A man caries pork at a market in Phnom Penh. An array of factors, from rising food demand and high oil prices to global warming, could make high costs for essentials such as rice wheat and milk a permanent fixture, experts say.
Chrang Chamres – On the long, gently sloping bank of Cambodia's
Tonle river, Doem Lao chops half a dozen large fish heads in the early morning
for the one meal that her family will eat that day.
It is the 45-year-old farmer's fourth unseasonably cold dawn
in this quiet Muslim neighborhood on the outskirts of Phnom
Penh, where her extended family has set up camp with others from
their village in the southern province
Like tens of thousands of rural Cambodians, they have joined
the annual migration to the river to buy enough fish to make a year's worth of prahok, the pungent fermented paste that
is the only source of protein for many in the Kingdom’s impoverished rural
But the rice they brought from home has nearly run out and
the fish have yet to appear in the large nets strung across the river in front
of their camp.
The crude bamboo and metal mesh processing stalls on the
riverbank are silent – and February is the last month of the fishing season.
A sudden drop-off in the numbers of prahok fish has seen
their price more than triple this year, up to as high as 50 US cents a kilogram
from around 12 cents, putting this most basic of Cambodian commodities out of
reach for many.
While not normally a benchmark by which to measure food
security, prahok prices have highlighted the spiraling costs of staple goods
that are threatening Cambodia's
poorest with hunger.
"We eat prahok every day. Last year we made so much
that we could sell some or trade it for rice," Doem Lao said, sitting in a
tight circle with other village women and a few young children.
"This year I'm not at all hopeful. Some of us have left
already. We're not going to have enough prahok. We're not even going to have
enough rice," she said.
Across Asia the cost of
food is rising, for a variety of reasons, from higher demand and spiking global
oil prices to environmental factors like global warming which disrupt the
normal agricultural cycles.
But while other regional governments have responded by
cutting import tariffs or establishing national food stockpiles, Cambodia
appears reluctant to step in and halt the
upward climb of food costs.
For poor Cambodians, this means that in addition to losing their
prahok, they are not able to supplement their already meager diets with other
foods, particularly meat.
"Everything now is so expensive," said another
village woman, Bhum Sap, rattling off the current prices of chicken, pork and
beef, which can cost as much as $5 a kilogram.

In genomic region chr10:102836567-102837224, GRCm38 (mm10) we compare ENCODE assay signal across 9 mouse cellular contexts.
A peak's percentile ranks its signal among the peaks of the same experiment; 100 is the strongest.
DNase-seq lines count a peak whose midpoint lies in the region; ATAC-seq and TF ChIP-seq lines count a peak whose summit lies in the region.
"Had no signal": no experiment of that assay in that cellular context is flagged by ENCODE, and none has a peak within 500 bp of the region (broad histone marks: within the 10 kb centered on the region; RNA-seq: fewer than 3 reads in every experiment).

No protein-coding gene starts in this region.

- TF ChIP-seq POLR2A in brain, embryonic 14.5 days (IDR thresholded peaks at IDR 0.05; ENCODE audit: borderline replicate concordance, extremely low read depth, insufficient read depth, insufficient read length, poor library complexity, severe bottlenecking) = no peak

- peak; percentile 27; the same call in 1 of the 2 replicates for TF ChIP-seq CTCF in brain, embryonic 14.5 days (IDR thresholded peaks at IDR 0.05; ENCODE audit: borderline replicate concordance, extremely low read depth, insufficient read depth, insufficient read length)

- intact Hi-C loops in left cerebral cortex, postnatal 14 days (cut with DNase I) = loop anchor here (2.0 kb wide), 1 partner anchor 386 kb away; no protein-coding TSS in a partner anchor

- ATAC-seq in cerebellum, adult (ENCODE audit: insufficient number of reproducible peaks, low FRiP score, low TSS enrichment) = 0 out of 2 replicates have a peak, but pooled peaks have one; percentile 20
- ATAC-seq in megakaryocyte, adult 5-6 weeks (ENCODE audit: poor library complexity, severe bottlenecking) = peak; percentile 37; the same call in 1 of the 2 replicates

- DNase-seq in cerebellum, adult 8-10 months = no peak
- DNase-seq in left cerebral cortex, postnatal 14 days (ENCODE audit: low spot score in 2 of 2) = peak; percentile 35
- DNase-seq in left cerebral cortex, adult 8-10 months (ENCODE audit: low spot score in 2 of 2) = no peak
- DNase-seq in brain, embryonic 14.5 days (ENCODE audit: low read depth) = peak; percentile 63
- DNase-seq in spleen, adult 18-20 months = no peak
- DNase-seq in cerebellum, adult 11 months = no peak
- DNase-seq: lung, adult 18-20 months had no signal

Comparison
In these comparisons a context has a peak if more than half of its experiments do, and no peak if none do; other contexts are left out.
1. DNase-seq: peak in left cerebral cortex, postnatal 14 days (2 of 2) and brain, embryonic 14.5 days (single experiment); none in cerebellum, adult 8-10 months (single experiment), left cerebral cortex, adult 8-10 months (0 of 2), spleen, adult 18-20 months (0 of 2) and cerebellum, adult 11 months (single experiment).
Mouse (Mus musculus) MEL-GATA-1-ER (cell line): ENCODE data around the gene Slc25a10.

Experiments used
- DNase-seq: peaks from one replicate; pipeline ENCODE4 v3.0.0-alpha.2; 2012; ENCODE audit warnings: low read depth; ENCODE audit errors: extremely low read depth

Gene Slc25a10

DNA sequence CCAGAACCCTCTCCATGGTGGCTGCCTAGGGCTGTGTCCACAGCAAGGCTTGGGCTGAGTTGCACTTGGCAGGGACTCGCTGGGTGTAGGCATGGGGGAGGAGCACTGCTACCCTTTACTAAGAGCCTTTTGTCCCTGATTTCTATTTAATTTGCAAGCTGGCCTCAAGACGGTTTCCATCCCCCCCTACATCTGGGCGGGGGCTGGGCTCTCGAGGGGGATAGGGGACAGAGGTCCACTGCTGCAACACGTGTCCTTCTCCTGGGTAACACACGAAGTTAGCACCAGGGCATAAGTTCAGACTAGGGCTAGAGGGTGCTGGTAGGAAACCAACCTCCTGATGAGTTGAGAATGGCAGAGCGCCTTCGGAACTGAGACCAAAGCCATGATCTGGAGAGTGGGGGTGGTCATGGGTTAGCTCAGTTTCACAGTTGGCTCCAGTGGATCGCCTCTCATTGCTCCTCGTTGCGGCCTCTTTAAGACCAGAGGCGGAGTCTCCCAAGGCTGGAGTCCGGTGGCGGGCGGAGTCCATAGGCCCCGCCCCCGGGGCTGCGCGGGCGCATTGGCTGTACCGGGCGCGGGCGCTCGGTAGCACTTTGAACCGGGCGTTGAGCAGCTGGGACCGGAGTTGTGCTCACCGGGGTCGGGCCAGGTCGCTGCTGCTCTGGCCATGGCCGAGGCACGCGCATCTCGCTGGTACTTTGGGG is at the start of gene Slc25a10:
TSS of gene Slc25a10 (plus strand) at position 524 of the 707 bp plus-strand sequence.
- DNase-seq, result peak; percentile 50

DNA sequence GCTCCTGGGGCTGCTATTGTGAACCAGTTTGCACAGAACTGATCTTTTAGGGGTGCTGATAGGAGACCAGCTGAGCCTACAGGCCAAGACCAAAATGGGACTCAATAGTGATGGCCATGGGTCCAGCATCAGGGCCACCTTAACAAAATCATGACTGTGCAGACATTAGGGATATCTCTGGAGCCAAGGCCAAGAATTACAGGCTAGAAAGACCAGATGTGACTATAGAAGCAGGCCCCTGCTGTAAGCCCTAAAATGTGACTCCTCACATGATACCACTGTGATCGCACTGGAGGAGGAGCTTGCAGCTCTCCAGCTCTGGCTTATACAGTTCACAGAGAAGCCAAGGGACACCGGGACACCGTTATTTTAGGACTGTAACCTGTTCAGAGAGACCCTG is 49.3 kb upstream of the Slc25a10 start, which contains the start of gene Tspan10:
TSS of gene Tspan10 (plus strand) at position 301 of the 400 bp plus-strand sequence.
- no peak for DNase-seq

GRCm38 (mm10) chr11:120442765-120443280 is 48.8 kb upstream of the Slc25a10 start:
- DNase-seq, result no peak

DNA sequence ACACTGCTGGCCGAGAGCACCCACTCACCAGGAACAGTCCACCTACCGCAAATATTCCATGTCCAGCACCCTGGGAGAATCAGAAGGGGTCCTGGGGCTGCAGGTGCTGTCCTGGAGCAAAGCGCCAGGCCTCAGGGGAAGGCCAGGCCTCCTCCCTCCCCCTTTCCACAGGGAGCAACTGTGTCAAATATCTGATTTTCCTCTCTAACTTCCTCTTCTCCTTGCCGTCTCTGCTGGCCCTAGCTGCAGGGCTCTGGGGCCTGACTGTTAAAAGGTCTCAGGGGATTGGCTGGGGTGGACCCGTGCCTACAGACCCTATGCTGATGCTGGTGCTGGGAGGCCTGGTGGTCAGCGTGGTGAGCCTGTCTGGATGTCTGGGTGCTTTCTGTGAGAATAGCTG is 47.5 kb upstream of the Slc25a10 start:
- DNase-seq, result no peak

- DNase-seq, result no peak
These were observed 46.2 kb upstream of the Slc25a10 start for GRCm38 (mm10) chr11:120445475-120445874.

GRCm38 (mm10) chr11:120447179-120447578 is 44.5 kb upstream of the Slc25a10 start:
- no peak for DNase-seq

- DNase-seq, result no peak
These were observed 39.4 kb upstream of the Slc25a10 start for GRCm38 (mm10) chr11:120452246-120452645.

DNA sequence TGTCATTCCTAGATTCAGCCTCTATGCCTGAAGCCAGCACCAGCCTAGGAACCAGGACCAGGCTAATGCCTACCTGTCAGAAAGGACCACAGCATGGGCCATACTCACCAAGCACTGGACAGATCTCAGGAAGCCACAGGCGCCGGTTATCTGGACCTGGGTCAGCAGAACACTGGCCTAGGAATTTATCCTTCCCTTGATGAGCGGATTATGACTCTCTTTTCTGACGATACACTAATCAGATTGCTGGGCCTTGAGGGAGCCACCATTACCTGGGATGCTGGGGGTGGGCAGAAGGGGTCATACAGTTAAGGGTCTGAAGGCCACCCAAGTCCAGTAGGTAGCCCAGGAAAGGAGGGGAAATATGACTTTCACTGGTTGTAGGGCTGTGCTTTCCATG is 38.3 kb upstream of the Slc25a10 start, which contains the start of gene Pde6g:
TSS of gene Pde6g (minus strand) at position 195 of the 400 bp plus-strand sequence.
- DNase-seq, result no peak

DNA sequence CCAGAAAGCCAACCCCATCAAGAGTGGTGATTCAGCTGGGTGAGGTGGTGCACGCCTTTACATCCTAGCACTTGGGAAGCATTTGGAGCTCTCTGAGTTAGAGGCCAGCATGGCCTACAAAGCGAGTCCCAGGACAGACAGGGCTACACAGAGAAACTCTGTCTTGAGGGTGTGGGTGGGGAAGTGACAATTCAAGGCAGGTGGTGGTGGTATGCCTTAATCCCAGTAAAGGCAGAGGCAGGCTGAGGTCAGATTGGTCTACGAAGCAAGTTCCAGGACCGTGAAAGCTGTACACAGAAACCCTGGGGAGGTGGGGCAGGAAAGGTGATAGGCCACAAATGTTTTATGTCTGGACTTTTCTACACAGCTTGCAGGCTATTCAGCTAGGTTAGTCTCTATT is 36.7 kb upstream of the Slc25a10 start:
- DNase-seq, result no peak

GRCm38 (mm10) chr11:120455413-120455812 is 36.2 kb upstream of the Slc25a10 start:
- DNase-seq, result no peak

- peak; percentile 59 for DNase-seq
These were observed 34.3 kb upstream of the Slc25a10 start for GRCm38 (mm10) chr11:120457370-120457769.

A victim of its own
in some ways, has become a victim of its own economic success. The country has
recorded economic growth averaging 11 percent over the past three years,
spurred on by a galloping tourism sector and strong garment and building
Growing interest by foreign investors and a real estate boom
that has helped create more than a few overnight millionaires have resulted in
an unprecedented explosion of wealth.
But the sudden influx of cash into the fragile economy has
not come without its pitfalls.
Over the past year inflation has spiked at 10.8 percent,
compared with 2.8 percent at the end of 2006, driving up the cost of food and
other staple goods and pushing the most vulnerable deeper into poverty.
"About 8.5 percentage points of December's inflation
rate of 10.8 percent was accounted for by food price inflation," said the
International Monetary Fund's Cambodia
representative John Nelmes.
For as many as 2.6 million people living in extreme poverty,
the situation has been worsening over the last several years, which have been
marked by poor harvests brought on by natural disasters such as flood or
"Too many Cambodians still suffer from hunger and
malnutrition for some or most of the time," the World Food Programme (WFP)
said on its website.
The unrelenting rise in food costs only adds more depth to
"WFP is very concerned about the general increase of
the cost of the staples, in Cambodia
as well as elsewhere," said WFP country director for Cambodia,
Food inflation has affected aid efforts at a crucial time,
as aid agencies anticipate the need for more handouts in rural areas facing a
leaner than normal year ahead.
In January last year, the WFP paid $237 per metric tonne of
rice, a cost that has now risen to $367 a tonne, Keusters said.
"For every dollar received from the international and
local donor community, we buy 55 percent less rice. With the general increase
in the cost of food, the need for food assistance will not decrease," he
"On the contrary. As Cambodia faces new challenges such
as climate change, changes in food availability, high energy prices,
globalization and many more, we all need to strategize better," he said. (AFP)